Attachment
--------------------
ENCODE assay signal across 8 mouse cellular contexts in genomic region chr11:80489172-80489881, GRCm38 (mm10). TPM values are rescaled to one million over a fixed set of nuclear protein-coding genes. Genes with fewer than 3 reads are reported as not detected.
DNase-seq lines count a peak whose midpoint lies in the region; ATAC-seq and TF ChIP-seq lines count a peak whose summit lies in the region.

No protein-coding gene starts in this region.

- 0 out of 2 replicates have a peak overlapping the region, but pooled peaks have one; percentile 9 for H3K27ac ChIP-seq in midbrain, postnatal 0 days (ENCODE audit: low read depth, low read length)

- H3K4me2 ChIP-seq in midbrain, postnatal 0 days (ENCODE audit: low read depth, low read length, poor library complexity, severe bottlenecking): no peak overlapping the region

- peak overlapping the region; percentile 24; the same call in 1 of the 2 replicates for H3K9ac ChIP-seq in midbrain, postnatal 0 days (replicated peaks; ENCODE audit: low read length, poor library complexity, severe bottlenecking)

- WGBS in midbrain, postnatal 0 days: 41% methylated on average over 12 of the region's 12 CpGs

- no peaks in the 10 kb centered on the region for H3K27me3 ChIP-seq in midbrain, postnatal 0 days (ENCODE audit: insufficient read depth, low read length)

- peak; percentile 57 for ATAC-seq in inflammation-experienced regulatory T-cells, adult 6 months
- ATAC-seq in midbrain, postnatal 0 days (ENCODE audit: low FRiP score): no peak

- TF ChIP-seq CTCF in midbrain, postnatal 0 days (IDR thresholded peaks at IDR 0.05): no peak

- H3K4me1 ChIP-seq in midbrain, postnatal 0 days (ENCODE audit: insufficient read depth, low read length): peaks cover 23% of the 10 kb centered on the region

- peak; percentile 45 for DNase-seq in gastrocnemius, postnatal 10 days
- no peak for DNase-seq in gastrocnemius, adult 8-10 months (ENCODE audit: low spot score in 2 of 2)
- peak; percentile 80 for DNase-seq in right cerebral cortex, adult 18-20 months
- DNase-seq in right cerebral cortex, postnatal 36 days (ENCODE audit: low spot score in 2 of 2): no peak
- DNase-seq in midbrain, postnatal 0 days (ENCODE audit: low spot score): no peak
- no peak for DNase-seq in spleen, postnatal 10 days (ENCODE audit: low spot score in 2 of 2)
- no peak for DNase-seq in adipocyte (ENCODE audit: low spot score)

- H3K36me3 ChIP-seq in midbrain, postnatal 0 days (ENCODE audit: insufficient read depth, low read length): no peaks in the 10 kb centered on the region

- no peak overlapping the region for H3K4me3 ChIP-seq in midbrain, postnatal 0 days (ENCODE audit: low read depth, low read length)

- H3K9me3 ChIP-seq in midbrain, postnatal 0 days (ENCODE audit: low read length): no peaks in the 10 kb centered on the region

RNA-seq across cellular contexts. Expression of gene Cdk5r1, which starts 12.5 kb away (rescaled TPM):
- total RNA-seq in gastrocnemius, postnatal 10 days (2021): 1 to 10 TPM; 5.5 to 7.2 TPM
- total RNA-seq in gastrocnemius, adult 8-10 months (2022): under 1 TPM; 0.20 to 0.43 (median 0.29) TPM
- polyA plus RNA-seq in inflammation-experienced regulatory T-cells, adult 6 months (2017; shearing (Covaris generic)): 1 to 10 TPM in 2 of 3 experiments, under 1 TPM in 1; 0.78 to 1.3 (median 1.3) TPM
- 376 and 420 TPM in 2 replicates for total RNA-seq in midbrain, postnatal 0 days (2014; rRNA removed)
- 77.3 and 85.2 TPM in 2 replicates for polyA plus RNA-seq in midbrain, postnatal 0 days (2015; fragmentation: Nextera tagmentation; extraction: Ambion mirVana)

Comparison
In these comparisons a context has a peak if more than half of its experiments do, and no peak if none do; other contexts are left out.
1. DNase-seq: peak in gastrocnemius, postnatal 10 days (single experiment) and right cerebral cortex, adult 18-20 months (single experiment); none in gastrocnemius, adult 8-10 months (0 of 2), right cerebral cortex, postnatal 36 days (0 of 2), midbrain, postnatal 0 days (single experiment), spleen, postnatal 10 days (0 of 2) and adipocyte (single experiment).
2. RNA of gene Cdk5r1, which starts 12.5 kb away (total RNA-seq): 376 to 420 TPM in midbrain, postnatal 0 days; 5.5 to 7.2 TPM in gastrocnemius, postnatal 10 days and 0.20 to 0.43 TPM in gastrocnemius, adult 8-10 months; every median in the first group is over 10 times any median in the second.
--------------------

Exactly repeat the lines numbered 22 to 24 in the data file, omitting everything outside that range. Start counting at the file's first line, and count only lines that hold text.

- H3K9me3 ChIP-seq in midbrain, postnatal 0 days (ENCODE audit: low read length): no peaks in the 10 kb centered on the region

RNA-seq across cellular contexts. Expression of gene Cdk5r1, which starts 12.5 kb away (rescaled TPM):
- total RNA-seq in gastrocnemius, postnatal 10 days (2021): 1 to 10 TPM; 5.5 to 7.2 TPM